Atlanta-Sandy Springs-Roswell, Ga.$398,00012.2%-32.4%2.4%34-1316.3%-1.8%
Austin-Round Rock, Texas$544,00036.0%-28.1%19.8%23-2023.8%4.1%
Baltimore-Columbia-Towson, Md.$335,000-4.3%-5.3%20.2%34-822.2%4.9%
Birmingham-Hoover, Ala.$273,0000.1%-25.7%9.3%38-1414.8%-1.7%
Boston-Cambridge-Newton, Mass.-N.H.$659,000-2.9%-21.2%-9.0%31-713.7%-2.2%
Buffalo-Cheektowaga-Niagara Falls, N.Y.$229,0001.8%-5.1%0.3%33-1115.2%-1.1%
Charlotte-Concord-Gastonia, N.C.-S.C.$385,0004.1%-29.2%6.0%28-1519.0%1.0%
Chicago-Naperville-Elgin, Ill.-Ind.-Wis.$341,000-2.3%-16.8%-4.9%36-720.9%0.6%
Cincinnati, Ohio-Ky.-Ind.$320,000-2.3%-3.2%13.9%31-1320.2%-0.7%
Cleveland-Elyria, Ohio$200,000-14.0%0.3%21.6%39-1123.1%0.1%
Columbus, Ohio$300,000-5.2%2.0%25.6%21-1522.2%-0.1%
Dallas-Fort Worth-Arlington, Texas$396,00010.1%-37.3%-0.7%31-1521.8%-3.6%
Denver-Aurora-Lakewood, Colo.$600,00011.2%-34.0%-5.9%22-1420.9%-3.0%
Detroit-Warren-Dearborn, Mich.$268,000-4.1%-15.5%7.4%24-1319.9%0.3%
Hartford-West Hartford-East Hartford, Conn.$330,00010.4%-55.6%-12.3%32-1217.2%5.7%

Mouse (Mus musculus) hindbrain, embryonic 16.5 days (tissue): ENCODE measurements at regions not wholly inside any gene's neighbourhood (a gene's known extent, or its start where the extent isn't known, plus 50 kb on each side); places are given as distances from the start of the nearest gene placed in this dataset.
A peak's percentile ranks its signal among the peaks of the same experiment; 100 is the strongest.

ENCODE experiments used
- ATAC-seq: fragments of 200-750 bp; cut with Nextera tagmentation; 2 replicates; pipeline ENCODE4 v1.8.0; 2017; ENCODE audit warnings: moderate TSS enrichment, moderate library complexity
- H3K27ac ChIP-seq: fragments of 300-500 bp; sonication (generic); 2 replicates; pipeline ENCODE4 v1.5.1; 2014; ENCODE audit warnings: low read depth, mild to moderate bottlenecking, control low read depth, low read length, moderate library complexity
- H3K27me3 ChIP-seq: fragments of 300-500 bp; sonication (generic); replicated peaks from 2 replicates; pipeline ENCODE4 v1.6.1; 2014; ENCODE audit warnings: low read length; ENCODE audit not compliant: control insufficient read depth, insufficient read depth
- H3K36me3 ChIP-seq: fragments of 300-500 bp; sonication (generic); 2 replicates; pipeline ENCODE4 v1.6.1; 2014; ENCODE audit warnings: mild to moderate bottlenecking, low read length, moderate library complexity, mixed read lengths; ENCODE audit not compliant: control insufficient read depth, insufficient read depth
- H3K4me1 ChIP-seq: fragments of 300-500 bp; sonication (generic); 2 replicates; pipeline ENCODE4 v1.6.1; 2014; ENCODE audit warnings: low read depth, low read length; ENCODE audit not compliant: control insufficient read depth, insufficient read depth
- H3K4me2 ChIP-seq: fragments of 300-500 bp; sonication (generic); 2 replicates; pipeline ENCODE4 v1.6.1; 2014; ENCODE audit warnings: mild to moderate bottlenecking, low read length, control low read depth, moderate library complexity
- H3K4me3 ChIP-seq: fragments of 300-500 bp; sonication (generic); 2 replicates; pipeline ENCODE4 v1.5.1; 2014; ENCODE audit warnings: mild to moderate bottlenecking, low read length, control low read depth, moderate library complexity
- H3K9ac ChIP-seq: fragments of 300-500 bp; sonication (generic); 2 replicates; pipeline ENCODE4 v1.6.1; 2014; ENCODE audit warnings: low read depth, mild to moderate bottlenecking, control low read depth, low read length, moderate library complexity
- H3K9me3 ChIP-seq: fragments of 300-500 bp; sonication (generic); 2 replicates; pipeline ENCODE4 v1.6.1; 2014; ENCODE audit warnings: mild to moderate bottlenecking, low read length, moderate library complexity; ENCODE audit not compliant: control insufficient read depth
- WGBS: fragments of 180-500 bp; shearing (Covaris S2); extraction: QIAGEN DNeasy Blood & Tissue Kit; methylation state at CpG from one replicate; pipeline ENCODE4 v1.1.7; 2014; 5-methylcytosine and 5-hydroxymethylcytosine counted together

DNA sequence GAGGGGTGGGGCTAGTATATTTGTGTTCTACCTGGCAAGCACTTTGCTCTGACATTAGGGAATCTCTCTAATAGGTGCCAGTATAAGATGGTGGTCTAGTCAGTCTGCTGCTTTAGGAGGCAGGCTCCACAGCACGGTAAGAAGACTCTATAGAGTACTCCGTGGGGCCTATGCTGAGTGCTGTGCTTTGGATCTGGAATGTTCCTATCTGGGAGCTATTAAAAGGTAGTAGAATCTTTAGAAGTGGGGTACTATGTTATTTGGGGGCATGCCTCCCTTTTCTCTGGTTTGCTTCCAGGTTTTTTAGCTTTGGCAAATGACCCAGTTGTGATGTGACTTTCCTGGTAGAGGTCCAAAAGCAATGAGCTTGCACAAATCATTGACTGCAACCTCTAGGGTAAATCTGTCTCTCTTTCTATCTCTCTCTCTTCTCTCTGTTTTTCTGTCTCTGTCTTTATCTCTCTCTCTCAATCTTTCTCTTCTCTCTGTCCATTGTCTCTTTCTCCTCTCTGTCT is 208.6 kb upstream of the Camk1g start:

Houston-The Woodlands-Sugar Land, Texas$364,00010.5%-25.2%4.4%37-1422.6%0.9%
Indianapolis-Carmel-Anderson, Ind.$279,000-6.7%-23.0%14.5%35-1222.4%-2.9%
Jacksonville, Fla.$360,00012.3%-43.2%2.8%37-2620.6%0.2%
Kansas City, Mo.-Kan.$322,000-6.5%-7.0%15.7%39-1321.2%3.0%
Las Vegas-Henderson-Paradise, Nev.$422,00022.9%-34.6%1.9%27-1517.1%-1.4%
Los Angeles-Long Beach-Anaheim, Calif.$975,000-2.5%-17.6%-3.4%43-811.6%-1.7%
Louisville/Jefferson County, Ky.-Ind.$265,000-7.0%-6.0%22.8%27-1222.9%3.0%
Memphis, Tenn.-Miss.-Ark.$250,000-5.8%-17.7%19.5%37-1116.2%-1.9%
Miami-Fort Lauderdale-West Palm Beach, Fla.$456,00012.5%-46.6%-10.2%59-3411.7%-1.6%
Milwaukee-Waukesha-West Allis, Wis.$290,000-16.2%4.6%17.9%35-924.2%4.9%
Minneapolis-St. Paul-Bloomington, Minn.-Wis.$355,000-1.4%-15.3%-1.7%29-717.9%3.7%
Nashville-Davidson–Murfreesboro–Franklin, Tenn.$440,00011.1%-51.3%-18.5%18-1416.7%-0.7%